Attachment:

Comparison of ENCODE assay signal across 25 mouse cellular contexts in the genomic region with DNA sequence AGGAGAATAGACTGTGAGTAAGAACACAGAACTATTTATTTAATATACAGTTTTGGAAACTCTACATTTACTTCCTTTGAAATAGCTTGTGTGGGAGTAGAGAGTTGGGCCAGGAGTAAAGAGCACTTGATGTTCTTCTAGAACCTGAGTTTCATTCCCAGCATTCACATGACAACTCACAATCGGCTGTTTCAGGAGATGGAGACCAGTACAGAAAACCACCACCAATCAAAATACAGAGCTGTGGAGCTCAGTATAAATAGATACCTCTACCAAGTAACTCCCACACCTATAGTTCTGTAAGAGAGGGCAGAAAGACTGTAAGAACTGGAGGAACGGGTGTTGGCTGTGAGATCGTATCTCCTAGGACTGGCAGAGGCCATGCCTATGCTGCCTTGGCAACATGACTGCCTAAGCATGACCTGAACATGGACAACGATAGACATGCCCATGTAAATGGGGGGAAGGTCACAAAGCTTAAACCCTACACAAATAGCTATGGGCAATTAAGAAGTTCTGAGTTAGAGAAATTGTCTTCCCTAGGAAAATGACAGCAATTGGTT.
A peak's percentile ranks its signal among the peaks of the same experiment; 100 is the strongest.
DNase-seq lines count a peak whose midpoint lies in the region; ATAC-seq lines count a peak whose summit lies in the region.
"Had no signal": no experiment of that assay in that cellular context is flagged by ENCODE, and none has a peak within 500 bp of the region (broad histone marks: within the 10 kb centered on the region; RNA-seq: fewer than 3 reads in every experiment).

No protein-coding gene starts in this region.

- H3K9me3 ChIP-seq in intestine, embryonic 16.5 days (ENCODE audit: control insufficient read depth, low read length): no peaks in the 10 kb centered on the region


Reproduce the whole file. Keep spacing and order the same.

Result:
Comparison of ENCODE assay signal across 25 mouse cellular contexts in the genomic region with DNA sequence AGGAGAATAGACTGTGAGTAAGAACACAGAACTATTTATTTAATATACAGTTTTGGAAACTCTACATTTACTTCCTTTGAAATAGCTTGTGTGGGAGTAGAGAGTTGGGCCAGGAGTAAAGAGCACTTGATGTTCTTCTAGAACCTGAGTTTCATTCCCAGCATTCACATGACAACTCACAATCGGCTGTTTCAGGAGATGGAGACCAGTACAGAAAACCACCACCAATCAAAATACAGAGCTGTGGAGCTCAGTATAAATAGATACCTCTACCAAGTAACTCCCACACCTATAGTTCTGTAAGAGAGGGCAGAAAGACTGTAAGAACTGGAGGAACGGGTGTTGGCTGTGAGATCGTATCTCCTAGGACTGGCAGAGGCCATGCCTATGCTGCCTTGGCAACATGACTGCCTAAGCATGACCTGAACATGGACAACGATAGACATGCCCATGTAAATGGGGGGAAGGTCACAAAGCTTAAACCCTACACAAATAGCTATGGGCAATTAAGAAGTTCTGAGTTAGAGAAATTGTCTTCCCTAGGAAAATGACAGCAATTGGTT.
A peak's percentile ranks its signal among the peaks of the same experiment; 100 is the strongest.
DNase-seq lines count a peak whose midpoint lies in the region; ATAC-seq lines count a peak whose summit lies in the region.
"Had no signal": no experiment of that assay in that cellular context is flagged by ENCODE, and none has a peak within 500 bp of the region (broad histone marks: within the 10 kb centered on the region; RNA-seq: fewer than 3 reads in every experiment).

No protein-coding gene starts in this region.

- H3K9me3 ChIP-seq in intestine, embryonic 16.5 days (ENCODE audit: control insufficient read depth, low read length): no peaks in the 10 kb centered on the region